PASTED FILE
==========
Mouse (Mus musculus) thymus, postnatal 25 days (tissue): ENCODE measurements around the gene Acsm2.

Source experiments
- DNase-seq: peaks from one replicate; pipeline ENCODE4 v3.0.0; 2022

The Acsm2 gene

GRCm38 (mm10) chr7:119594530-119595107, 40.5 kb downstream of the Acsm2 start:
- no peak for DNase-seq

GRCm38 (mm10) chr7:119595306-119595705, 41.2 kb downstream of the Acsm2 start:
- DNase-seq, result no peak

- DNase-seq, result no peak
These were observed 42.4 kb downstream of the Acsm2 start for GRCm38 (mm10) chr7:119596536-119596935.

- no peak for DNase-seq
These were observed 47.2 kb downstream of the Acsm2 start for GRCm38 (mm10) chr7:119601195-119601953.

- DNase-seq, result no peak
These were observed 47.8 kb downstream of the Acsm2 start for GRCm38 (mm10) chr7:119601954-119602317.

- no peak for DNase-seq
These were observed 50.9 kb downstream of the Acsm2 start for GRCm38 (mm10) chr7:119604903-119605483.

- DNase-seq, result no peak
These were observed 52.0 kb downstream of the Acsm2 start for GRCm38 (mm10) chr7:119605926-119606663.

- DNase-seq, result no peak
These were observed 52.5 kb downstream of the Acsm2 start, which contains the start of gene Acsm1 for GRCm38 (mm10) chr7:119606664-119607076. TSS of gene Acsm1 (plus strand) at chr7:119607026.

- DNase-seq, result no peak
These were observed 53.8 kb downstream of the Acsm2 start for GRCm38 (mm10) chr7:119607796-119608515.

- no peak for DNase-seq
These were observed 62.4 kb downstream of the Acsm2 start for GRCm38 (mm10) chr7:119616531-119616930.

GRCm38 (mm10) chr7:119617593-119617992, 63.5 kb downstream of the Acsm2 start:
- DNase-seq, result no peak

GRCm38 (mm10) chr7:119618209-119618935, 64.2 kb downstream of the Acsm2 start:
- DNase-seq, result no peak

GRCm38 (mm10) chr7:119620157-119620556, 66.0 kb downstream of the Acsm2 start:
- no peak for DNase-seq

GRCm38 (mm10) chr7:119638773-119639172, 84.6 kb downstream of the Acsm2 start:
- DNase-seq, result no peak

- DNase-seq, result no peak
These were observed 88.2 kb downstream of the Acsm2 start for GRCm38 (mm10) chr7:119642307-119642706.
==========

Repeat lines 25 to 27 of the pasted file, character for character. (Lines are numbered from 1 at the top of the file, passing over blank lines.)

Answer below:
GRCm38 (mm10) chr7:119617593-119617992, 63.5 kb downstream of the Acsm2 start:
- DNase-seq, result no peak

GRCm38 (mm10) chr7:119618209-119618935, 64.2 kb downstream of the Acsm2 start: